• Jason Nisse

Snog, Marry or Avoid Our Future Leaders

The obituaries for Theresa May’s brief premiership have been written, and the predictions made not only for who’ll be our new Prime Minister, but also for the demise of the Tories, the rise of the Lib Dems and the end of our party political system.

As a paid up remoaner, and a supposed member of the metropolitan liberal elite I can only watch the Westminster shambles with a mix fear, futility and fantasies that we can find a leader who can bring a semblance of unity and pull this country back from the brink.

With both the Conservative and LibDem leaderships up for grabs, I indulged in a little sport of snog, marry, avoid to see who should take charge. For a bit of fun – or hope – I added Labour into this game of thrones (without dragons or nudity).


Snog – Sticking to the declared candidates, who could I live with? Rory Stewart is an obvious voice of reason, but he has no chance, so you are left with Jeremy Hunt or Matt Hancock. It’s not very appetising but at least they might stop the no deal bandwagon.

Marry – Can we bring back Ken Clarke? Or failing that, the voice of reason - Dominic Grieve.

Avoid – Where do you begin? Boris, Gove, Dominic Raab, Ester McVey or, heaven help us, Andrea Leadsom. It’s like choosing between strangulation or drowning.


Snog – Either of the two favourites – Jo Swinson or Ed Davey – would be acceptable but Swinson feels like a breath of fresh air, has shown herself as a good campaigner and isn’t tainted by being part of the Cameron collation.

Marry – I don’t understand why slapping her ex-boyfriend in a Scottish hotel should put a break on Leyla Moran’s career.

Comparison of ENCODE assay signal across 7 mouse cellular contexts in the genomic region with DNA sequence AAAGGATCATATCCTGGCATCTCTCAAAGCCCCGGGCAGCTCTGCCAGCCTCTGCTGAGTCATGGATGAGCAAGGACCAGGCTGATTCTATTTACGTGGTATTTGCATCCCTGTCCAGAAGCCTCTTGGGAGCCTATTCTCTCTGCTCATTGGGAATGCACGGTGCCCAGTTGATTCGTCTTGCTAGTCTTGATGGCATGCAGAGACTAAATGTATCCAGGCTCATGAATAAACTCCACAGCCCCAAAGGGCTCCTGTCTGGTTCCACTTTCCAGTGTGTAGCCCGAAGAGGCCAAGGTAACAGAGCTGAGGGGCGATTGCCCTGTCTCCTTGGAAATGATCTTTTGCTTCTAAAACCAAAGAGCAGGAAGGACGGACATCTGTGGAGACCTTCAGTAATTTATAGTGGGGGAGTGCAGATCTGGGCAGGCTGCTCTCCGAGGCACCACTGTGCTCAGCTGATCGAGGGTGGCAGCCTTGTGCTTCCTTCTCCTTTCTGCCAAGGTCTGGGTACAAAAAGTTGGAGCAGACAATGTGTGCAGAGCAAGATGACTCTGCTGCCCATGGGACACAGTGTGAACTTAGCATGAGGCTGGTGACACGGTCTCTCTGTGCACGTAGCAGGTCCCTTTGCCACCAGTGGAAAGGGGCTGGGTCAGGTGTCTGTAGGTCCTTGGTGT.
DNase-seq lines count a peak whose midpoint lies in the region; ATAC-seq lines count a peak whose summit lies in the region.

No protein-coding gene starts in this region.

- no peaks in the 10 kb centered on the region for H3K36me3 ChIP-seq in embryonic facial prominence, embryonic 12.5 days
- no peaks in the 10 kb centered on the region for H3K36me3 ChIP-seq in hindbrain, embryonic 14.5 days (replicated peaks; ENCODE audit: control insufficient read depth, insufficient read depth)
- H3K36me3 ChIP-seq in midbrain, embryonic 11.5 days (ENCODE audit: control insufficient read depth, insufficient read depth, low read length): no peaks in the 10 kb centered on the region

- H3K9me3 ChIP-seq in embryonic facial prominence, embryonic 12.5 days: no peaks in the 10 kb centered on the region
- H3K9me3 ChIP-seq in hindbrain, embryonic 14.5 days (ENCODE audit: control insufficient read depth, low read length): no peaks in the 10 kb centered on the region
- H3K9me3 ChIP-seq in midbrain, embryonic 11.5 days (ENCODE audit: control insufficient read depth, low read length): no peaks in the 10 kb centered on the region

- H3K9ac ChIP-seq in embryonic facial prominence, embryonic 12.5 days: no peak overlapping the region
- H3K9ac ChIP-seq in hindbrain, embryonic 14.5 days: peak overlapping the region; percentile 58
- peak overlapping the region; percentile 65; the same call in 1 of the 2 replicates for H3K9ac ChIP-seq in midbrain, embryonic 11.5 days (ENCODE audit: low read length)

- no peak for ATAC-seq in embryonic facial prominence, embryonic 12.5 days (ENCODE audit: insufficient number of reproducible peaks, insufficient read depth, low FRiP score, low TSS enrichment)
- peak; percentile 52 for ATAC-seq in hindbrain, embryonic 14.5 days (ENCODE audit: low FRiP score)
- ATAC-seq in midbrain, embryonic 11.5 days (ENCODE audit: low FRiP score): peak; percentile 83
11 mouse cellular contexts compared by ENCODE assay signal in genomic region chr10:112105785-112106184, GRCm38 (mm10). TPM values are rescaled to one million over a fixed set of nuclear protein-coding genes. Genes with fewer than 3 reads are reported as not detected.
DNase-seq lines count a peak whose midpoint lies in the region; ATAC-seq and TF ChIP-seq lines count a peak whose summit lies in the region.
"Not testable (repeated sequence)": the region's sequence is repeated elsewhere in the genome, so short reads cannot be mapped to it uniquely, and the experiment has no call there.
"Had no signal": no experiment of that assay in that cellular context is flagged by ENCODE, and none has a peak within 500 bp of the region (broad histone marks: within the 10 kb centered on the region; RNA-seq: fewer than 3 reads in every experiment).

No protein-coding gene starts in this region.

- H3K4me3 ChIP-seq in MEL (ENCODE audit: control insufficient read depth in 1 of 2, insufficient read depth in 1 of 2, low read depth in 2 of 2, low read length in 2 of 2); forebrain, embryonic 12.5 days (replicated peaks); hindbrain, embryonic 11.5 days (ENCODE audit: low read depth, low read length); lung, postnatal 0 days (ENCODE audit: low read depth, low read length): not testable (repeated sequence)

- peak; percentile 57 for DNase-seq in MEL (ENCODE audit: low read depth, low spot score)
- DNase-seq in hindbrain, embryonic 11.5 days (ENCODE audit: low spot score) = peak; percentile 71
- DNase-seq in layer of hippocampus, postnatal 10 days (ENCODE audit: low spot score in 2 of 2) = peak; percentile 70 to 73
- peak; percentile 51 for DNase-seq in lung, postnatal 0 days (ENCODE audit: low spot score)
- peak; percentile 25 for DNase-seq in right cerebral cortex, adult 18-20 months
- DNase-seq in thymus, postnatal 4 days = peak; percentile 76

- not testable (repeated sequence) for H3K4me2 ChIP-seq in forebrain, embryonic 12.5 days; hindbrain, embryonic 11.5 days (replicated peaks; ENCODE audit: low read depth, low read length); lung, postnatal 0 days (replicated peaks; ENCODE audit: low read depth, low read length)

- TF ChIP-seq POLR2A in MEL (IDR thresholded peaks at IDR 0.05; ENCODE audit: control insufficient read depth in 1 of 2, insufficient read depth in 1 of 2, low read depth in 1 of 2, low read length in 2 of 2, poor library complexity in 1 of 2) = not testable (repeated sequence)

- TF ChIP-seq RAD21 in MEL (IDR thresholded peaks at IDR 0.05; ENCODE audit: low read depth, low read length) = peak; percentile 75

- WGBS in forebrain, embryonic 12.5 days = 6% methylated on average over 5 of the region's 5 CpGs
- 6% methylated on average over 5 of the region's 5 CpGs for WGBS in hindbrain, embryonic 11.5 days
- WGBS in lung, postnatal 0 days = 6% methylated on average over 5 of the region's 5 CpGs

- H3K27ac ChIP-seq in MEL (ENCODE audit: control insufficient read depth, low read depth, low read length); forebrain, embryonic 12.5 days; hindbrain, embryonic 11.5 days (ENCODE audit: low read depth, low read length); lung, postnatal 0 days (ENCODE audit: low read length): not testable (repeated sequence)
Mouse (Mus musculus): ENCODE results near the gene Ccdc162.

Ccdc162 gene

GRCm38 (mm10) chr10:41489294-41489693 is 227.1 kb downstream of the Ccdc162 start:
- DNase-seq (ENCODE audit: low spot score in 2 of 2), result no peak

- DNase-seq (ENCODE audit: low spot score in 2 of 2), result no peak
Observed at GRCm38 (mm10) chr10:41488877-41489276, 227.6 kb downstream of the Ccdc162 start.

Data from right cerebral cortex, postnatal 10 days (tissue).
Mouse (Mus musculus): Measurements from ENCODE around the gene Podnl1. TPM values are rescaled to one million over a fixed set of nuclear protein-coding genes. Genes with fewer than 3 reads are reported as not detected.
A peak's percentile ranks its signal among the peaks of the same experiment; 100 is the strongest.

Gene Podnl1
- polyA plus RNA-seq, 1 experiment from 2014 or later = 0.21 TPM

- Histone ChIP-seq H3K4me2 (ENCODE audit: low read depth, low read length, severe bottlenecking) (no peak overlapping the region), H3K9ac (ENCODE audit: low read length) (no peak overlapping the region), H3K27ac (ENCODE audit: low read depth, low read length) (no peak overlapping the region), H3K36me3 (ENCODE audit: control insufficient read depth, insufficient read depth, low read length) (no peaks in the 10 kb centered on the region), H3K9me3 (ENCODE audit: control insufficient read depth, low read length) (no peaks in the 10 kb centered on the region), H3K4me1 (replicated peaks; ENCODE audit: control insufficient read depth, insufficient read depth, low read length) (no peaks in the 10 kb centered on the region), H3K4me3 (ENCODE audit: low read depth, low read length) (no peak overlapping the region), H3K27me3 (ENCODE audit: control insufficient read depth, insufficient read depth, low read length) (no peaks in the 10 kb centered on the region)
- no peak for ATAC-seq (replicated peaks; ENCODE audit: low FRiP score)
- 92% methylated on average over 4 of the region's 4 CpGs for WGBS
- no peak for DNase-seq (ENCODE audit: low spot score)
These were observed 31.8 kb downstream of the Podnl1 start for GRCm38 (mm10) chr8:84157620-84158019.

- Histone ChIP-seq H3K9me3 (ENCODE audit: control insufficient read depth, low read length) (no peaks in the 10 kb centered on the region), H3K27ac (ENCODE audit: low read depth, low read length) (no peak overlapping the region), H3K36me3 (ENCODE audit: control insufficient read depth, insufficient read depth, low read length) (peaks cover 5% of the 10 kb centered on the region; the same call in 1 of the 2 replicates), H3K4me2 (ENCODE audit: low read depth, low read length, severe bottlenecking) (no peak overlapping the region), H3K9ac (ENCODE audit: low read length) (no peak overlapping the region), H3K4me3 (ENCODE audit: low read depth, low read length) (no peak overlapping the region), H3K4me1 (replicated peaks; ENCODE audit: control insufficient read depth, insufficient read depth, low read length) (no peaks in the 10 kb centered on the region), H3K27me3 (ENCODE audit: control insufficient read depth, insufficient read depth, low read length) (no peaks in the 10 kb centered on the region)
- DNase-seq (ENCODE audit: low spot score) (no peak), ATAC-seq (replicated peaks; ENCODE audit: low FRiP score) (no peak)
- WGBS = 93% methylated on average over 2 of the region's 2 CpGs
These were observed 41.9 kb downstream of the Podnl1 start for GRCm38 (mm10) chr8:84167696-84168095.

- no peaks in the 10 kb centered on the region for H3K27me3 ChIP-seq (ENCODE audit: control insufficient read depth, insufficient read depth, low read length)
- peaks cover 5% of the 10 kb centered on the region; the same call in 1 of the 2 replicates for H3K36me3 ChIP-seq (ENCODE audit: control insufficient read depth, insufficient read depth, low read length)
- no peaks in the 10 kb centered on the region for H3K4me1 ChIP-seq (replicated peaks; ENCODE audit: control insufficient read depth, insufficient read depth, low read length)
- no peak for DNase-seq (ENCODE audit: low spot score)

Avoid – Please LibDems, chose a leader you can get behind and stick with. All this chopping and changing does you no favours.


Snog – Clearly, we’d be talking about a post Corbyn era so you need someone who might unite the party and produce a coherent policy on Brexit. Tom Watson is positioning himself as the Moses to lead Labour to the land of milk and honey, but he does appear too nakedly ambitious and is prone to leading with his mouth. Kier Starmer might also be acceptable but he’s shown himself to be weak in the corridors of power, failing to commit Labour to a policy on the most important political issue of our generation.

Marry - Much as I love Jess Phillips, she’s made too many enemies on the left, and I fear that also might be true of Yvette Cooper. But as someone who has shown a strong grasp of the issues, she is an intellectual giant in a house of pygmies.

Avoid - I think we can discount Dianne Abbott, and John McDonnell keeps saying he doesn’t want the role (we’ve heard that before). Rebecca Long-Bailey is positioning herself as a new generation candidate, but her left wing bandwagon jumping is becoming tiresome, and her nickname Wrong-Bailey is starting to stick.

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